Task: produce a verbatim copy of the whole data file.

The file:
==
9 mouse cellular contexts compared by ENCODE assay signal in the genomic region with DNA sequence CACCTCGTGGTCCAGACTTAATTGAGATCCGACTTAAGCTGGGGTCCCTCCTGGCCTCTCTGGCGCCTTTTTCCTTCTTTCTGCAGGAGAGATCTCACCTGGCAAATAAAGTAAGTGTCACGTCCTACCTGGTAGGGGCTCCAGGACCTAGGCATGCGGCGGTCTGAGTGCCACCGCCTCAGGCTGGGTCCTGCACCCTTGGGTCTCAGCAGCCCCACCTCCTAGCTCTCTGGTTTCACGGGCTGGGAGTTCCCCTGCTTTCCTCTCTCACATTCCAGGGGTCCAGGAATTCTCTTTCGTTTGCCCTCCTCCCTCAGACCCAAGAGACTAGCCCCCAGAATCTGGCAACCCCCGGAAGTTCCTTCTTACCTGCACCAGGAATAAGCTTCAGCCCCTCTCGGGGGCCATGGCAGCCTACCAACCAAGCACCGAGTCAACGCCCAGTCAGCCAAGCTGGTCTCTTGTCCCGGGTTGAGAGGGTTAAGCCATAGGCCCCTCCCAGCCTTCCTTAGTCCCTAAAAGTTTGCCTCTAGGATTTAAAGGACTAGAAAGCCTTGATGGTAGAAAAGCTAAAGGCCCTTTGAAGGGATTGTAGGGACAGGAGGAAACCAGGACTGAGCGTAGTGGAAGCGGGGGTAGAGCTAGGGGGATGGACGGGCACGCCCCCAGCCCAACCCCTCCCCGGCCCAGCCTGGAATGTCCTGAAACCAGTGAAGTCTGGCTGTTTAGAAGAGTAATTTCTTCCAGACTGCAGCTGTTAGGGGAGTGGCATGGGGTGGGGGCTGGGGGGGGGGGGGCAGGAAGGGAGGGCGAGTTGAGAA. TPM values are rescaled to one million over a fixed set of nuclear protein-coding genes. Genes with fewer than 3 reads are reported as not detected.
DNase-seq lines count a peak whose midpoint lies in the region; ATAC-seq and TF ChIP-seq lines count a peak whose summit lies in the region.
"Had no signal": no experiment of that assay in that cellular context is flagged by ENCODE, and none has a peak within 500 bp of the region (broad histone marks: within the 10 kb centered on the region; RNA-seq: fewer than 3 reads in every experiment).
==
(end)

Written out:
9 mouse cellular contexts compared by ENCODE assay signal in the genomic region with DNA sequence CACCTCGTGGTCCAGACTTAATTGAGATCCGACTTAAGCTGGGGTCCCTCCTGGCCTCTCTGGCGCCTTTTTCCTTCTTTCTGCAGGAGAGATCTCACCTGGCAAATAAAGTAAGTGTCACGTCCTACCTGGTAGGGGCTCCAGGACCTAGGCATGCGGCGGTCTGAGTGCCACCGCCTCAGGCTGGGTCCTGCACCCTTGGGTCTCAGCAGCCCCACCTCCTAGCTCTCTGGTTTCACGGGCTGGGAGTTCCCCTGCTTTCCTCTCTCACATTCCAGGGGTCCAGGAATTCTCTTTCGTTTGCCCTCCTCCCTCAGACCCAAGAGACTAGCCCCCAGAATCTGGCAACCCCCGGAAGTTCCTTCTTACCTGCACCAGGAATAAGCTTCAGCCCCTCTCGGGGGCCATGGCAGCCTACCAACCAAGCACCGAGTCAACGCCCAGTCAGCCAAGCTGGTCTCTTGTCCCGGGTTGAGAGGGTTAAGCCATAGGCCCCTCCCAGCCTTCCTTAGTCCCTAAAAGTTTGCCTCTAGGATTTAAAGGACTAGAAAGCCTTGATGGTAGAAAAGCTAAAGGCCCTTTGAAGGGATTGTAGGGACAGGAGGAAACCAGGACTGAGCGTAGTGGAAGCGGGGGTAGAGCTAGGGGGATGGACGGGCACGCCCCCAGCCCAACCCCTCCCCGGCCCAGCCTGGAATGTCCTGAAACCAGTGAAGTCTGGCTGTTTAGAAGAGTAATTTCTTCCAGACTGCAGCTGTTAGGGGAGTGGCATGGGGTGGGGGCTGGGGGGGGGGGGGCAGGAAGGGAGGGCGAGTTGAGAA. TPM values are rescaled to one million over a fixed set of nuclear protein-coding genes. Genes with fewer than 3 reads are reported as not detected.
DNase-seq lines count a peak whose midpoint lies in the region; ATAC-seq and TF ChIP-seq lines count a peak whose summit lies in the region.
"Had no signal": no experiment of that assay in that cellular context is flagged by ENCODE, and none has a peak within 500 bp of the region (broad histone marks: within the 10 kb centered on the region; RNA-seq: fewer than 3 reads in every experiment).